Good Samaritans

I have a confession to make (though it will come as no surprise to my parents and long suffering husband): I am a slacker of a car owner.  While I love the idea bucking gender stereotypes and changing tires and tinkering under the hood, I am yet to embrace the act of actually doing it, (or, for that matter, more basic tasks like checking my tire pressure or getting my oil changed).  When I stop to think about it–which is sadly infrequent–I am always a bit pleasantly surprised that our cars run as smoothly as they do (all credit goes to Andrew)

Which brings us to last Thursday, at farmers market.  I was just finishing a conversation with one of our customers when he looked behind me and frowned slightly.  He was staring at our Volvo wagon, which I had parked jut behind our market tent.

“Your back tire looks a little low,” he commented to me.  I turned to look.  I’m pretty terrible at judging anything between completely full and disastrously flat, so I just nodded.

“Do you have far to drive?” he asked.  I shrugged.  “About an hour–I can always stop at a gas station to fill it up” I breezily replied.

His brow remained furrowed.  “You might want to check it again, half way” he advised.  “If there’s something in the tire, it could become flat again before you get home.”

In my head, I was calculating the time commitment of topping up the tire and then potentially topping it up again.  This seemed a little overly cautious.  I figured I would probably be fine.  But clearly, I needed to convince this good Samaritan that I would be responsible and take all necessary precautionary steps.  “Good idea,” I nodded.  “I’ll stop and check it on the way back.”

“Do you know what a flat feels like?” This guy was persistent!  “Err…won’t it feel like it is pulling on the flat side?” I lamely supposed.

“Oh, that’s only once it has gotten really low!” he looked positively alarmed now.  “If it is low, the back will feel sluggish, not as responsive as normal.  Hmmm…”  He continued to eye my tire.

“Do you have a spare?”  he asked.  “Yes!” I exclaimed, happy to have found a solution.  He would feel reassured that I had a spare and be satisfied in my vehicle’s soundness, I thought.  “Can I see it?  Sometimes spares can get low, sitting around as long as they do.  I wouldn’t want you to end up with a flat tire and a flat spare.”  This was taking far longer than I had expected.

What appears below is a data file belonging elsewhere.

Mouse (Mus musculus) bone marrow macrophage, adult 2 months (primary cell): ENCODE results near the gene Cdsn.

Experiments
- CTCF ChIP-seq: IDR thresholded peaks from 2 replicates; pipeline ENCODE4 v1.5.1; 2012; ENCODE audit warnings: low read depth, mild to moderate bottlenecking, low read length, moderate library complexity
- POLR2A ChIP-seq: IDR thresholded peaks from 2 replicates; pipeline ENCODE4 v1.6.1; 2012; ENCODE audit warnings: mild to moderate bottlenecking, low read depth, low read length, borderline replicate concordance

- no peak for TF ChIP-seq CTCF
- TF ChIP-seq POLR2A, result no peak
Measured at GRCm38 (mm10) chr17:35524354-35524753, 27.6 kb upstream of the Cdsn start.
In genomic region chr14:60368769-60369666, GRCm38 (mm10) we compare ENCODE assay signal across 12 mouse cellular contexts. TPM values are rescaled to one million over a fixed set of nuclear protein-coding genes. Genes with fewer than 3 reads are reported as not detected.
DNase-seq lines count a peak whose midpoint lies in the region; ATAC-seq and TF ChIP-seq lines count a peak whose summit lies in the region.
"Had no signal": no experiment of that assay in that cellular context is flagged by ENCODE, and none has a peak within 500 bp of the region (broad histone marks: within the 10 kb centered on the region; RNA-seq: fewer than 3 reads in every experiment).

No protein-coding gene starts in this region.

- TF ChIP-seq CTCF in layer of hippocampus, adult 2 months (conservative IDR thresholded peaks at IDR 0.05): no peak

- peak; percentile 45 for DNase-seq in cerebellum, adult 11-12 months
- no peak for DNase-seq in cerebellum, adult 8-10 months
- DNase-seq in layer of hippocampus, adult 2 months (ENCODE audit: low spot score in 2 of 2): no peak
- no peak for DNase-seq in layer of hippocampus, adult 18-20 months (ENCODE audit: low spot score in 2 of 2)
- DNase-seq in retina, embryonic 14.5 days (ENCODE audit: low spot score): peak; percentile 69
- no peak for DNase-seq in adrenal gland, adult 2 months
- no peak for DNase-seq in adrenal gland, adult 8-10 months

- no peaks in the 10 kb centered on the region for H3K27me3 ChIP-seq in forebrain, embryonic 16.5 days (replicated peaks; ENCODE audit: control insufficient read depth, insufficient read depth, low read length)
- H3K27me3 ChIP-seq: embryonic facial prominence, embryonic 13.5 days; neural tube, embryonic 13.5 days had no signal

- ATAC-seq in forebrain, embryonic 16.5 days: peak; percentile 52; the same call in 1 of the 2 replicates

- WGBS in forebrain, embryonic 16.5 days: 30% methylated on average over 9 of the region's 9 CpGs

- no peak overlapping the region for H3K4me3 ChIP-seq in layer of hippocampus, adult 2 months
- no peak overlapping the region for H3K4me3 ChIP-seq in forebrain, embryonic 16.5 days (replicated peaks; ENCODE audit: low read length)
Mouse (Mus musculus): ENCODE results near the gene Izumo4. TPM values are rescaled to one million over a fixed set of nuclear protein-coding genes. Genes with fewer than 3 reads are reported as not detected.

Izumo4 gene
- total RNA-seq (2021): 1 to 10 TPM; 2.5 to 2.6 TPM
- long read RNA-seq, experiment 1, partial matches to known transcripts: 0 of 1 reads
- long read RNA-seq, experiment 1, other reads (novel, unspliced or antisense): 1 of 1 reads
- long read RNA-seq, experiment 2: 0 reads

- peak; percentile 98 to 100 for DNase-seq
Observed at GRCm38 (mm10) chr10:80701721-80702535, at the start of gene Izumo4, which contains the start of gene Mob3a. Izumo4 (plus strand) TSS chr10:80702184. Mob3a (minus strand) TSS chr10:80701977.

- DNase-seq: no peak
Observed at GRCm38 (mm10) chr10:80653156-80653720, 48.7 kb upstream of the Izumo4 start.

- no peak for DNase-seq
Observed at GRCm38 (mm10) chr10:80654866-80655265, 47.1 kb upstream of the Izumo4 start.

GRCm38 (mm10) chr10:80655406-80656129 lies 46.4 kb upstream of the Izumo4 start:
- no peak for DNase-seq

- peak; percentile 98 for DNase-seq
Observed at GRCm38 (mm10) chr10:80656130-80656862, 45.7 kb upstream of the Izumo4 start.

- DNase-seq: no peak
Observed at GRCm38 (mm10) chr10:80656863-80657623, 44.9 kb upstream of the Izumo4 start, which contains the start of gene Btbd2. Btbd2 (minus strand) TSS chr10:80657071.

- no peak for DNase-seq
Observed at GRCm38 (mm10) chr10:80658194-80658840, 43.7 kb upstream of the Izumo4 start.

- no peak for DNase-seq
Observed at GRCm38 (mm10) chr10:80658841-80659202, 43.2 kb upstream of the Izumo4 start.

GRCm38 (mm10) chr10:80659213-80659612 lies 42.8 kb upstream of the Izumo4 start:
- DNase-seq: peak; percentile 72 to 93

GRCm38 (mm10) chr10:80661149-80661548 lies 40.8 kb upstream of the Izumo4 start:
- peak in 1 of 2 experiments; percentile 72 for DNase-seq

But I gamely opened the back hatch and began digging through the various compartments in the back.  He felt the spare.  “Yeah, like I said, this is a little low also.  You should get the spare filled too.”  Then he brightened.  “I have a little pump in my car–it plugs into the cigarette lighter and we can get your spare good and full.  Can you change a tire?”  My face must have been answer enough, as he quickly added “Then you just need to find someone to help you change the tire and you’ll be all set.”  He returned a few minutes later with a small pump and I held his 9 month old while he hooked everything up to my spare.

By this point, I was attracting a crowd.  Two other vendors, noticing that I was digging around in my car and running small appliances, had walked over to make sure that everything was alright.  My customer explained the dilemma.  “…so she just needs some help with that spare…”  Jason and Corey, the other vendors, looked at one another, laughed, and rolled up their sleeves.

Unfortunately, my ignorance was about be be put on display for all to see.  “Where is your tire iron?” Jason asked.  I riffled through the junk that had sunk into the spare tire compartment.  No tire iron.  I looked under the seats.  In the back side compartments.  No tire iron.  There was one small plastic compartment on a sidewall, but I couldn’t get it open, so I ignored that.

Meanwhile, as I opened compartment after compartment, Jason and Corey began speculating about my side job as a drug runner.

Out of the corner of my eye, I noticed customers walking by, looking quizzically at the huddle around the Volvo, and moving on.

Finally, having determined that it was there or nowhere, Corey succeeded in opening the small plastic compartment.  He was rewarded with the tire iron and an assortment of other tools the precise use of which I still don’t know.  He and Jason quickly jacked up the Volvo, swapped out the tire, and tightened everything down again.

Then everyone stopped to admire the nail that was now revealed as the source of my troubles.  Sheepish, I gave thanks all around, to Jason, Corey, customer Adam (and his very patient baby).  Any sales I might have missed were clearly outweighed by the massive inconvenience of a flat that I had been spared.

It rained all the way home.

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